Plan to build health centre and homes in Wolverhampton approved by council

A health centre and 34 new homes are to be built on the site of a former training centre in Wolverhampton, after city councillors voted in favour of the project.

The vacant council-owned site of the former Oxley Day Training Centre in Wolverhampton
The vacant council-owned site of the former Oxley Day Training Centre in Wolverhampton

The council-owned site of the old Oxley Day Training Centre in Probert Road – currently a vacant asset – closed six years ago and has been a magnet for anti-social behaviour ever since.

Councillor Bhupinder Gakhal, cabinet member for City Assets and Housing, told a meeting of full council this week that the development would create 171 construction jobs and five apprentice jobs.

“This project will offer the residents of Oxley and the wider area a state-of-the-art health facility and new apartments. These new homes will be built as part of a government scheme called self and custom build –  a first for Wolverhampton and a first for the Black Country,” he said.

“This will help those struggling to get on the ladder with a kickstart, by letting them build their own homes, making it more affordable.

“The first steps will be the demolition of the existing buildings to clear the site, which has blighted the area and been an attraction for anti-social behaviour.”

Councillor Gakhal moved the motion which was seconded by Councillor Susan Roberts.

The chamber earlier heard from fellow Oxley councillor Adam Collinge, who put forward a series of amendments to the plans. However, members later voted against the proposals.

Councillor Collinge had requested that the council undertake a full community consultation, retain a commitment to managing and securing the site in all its forms and work with neighbouring landowners to address mutual concerns.

“The local community has had to put up with a lot since the council closed the day centre a year ago,” he said. “When I was elected last year the site was unboarded, unsecured and appeared minimally monitored.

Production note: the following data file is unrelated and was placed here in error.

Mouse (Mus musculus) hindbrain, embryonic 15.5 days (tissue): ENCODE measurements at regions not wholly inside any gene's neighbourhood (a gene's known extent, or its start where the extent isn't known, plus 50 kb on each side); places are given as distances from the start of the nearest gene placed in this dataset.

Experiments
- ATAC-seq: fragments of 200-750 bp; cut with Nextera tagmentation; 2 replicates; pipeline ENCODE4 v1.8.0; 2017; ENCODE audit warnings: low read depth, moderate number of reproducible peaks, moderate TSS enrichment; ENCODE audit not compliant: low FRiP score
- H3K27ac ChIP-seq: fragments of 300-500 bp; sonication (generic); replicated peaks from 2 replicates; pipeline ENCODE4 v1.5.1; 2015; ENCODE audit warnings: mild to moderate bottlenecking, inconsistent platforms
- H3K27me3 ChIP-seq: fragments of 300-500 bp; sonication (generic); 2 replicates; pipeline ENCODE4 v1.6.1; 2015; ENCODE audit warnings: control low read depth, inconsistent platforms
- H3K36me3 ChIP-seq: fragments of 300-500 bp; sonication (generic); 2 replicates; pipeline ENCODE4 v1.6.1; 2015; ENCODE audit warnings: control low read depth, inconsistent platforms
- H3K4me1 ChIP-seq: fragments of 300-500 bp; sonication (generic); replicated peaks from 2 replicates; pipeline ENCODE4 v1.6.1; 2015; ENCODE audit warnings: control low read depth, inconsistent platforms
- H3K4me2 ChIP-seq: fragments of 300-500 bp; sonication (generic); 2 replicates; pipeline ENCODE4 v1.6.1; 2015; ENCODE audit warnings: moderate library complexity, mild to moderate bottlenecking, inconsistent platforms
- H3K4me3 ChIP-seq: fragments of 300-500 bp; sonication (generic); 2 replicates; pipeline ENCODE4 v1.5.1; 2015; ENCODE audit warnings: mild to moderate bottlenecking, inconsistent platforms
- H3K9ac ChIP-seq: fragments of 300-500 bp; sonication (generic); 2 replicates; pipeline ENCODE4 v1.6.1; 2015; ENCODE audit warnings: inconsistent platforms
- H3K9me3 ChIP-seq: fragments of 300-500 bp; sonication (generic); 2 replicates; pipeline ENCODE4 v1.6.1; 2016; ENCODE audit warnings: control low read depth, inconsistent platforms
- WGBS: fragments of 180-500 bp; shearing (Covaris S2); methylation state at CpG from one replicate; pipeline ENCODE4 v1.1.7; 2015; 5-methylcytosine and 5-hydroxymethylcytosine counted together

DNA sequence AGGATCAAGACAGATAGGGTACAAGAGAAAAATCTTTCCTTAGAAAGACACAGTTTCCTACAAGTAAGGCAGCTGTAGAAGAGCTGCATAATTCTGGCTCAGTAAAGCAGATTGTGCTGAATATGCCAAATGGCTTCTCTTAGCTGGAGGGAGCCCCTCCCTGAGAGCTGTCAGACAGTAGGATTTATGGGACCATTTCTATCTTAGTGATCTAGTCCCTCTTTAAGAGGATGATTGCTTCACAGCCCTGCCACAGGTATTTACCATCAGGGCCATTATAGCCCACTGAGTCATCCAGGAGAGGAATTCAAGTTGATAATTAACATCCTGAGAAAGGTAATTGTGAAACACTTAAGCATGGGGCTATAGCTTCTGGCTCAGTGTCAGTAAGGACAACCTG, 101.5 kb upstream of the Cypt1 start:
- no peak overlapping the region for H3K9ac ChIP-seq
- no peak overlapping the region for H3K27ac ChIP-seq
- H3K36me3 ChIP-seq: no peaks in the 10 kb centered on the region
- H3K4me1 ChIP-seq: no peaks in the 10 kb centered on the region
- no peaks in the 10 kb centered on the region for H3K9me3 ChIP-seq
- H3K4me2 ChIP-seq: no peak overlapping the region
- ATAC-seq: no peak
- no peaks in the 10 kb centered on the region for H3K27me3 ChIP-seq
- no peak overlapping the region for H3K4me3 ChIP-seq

“I remember touring the inside of the building where graffiti was present – much of it racist – along with smashed windows, broken glass, attempted fires and evidence of drug taking.

“It was in a terrible state. But what was more surprising was the fact that the building hadn’t been fully cleared at that point. There was still furniture, fire extinguishers and other items in it.

“This is evidence of a lack of action over the last and preceding five years. It needed better management and better planning,” he added.

Councillor Collinge’s colleague Councillor Ellis Turrell said: “I’ve got no doubt that without Councillor Collinge as a councillor in Oxley ward, this would not be happening.”

However, Councillor Susan Roberts told members that she first became aware of the site four years ago and had worked tirelessly on it. The reason it hadn’t happened sooner was because Covid took over,” she said.

The council’s deputy leader Councillor Stephen Simkins added: “I propose that we knock this Oxley casework out of the window and out of the door, because this motion does nothing. It brings no improvement to the original paper. So I’m asking that we don’t support these amendments.”

Funding for the project is expected to come from a mixture of grants, subject to confirmation of successful bids and prudential borrowing.

Around 12,600 people live in the Oxley ward and the city’s health and social care economy faces significant challenges to service a population of 280,000 with relatively high levels of deprivation and long-term health conditions.

Planning consent approval is expected in October with construction work due to begin in April 2023.

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